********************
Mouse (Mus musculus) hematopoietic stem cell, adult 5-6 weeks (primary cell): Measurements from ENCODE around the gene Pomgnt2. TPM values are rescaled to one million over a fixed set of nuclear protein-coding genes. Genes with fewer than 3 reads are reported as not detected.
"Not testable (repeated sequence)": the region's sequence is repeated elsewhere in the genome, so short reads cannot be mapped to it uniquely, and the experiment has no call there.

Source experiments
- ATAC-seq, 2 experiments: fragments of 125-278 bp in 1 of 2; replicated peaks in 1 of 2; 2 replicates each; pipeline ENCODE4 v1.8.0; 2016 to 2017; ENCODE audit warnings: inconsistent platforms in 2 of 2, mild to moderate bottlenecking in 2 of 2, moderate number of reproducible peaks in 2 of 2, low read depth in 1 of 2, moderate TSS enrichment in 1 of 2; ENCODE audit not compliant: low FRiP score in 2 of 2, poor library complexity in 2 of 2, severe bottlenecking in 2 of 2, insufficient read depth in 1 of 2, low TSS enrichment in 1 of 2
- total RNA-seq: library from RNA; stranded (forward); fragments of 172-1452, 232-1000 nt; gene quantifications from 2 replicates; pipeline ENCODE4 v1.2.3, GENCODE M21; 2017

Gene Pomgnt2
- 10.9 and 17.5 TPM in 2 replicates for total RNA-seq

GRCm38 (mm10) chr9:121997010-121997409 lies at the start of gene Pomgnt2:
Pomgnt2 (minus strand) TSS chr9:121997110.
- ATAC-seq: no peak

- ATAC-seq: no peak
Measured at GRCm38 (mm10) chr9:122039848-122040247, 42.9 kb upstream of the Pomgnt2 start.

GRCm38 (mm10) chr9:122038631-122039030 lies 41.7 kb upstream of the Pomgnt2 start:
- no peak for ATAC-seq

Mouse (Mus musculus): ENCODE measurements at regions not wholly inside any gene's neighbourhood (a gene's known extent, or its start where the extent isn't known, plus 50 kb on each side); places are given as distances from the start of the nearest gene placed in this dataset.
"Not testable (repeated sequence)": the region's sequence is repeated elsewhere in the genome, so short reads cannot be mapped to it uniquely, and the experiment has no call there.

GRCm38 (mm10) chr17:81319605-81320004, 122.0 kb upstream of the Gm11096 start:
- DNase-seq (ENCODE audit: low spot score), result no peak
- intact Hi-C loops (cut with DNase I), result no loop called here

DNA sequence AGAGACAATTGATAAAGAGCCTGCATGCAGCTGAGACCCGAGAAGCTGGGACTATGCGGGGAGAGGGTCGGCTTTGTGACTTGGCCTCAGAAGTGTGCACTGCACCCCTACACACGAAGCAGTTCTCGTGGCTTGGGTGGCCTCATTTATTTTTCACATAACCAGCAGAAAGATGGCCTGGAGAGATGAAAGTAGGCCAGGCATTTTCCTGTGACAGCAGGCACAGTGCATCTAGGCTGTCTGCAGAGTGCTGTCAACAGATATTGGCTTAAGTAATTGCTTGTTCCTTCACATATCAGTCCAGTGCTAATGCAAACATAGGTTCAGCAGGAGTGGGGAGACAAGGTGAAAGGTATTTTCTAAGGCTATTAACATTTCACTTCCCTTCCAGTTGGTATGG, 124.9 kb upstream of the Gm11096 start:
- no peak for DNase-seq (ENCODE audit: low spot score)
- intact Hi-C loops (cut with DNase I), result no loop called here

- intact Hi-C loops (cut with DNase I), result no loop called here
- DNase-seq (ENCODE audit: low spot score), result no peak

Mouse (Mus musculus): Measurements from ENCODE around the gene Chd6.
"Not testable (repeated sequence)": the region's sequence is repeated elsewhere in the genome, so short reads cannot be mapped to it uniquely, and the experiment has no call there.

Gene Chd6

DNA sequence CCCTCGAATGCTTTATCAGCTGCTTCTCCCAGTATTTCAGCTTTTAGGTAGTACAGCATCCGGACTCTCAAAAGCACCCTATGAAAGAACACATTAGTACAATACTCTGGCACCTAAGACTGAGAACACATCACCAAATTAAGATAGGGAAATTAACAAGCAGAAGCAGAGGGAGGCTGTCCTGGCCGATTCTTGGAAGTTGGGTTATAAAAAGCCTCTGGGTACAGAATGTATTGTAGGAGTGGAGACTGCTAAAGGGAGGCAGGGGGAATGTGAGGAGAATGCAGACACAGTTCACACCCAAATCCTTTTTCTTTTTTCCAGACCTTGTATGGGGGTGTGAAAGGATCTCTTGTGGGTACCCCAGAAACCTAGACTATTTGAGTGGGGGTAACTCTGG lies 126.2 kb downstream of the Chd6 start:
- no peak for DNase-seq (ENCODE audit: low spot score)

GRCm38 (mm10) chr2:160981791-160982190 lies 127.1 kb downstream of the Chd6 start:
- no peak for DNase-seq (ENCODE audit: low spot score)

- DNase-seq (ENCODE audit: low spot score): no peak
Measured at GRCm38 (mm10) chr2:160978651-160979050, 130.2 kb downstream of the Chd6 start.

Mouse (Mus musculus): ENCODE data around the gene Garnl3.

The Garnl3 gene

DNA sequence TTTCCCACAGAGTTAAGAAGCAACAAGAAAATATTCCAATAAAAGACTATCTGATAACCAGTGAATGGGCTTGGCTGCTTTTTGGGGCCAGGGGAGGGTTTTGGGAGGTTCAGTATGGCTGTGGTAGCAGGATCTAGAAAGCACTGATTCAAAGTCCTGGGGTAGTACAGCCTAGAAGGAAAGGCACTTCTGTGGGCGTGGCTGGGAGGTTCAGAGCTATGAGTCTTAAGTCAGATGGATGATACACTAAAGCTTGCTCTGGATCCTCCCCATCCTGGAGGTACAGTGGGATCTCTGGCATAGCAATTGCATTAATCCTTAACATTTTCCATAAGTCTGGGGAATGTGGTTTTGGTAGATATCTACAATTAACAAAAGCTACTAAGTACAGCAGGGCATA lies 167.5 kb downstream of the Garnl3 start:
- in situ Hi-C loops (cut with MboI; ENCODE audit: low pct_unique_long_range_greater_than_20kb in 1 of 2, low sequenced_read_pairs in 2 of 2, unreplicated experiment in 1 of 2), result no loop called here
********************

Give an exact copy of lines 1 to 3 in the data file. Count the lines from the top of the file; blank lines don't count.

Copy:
Mouse (Mus musculus) hematopoietic stem cell, adult 5-6 weeks (primary cell): Measurements from ENCODE around the gene Pomgnt2. TPM values are rescaled to one million over a fixed set of nuclear protein-coding genes. Genes with fewer than 3 reads are reported as not detected.
"Not testable (repeated sequence)": the region's sequence is repeated elsewhere in the genome, so short reads cannot be mapped to it uniquely, and the experiment has no call there.

Source experiments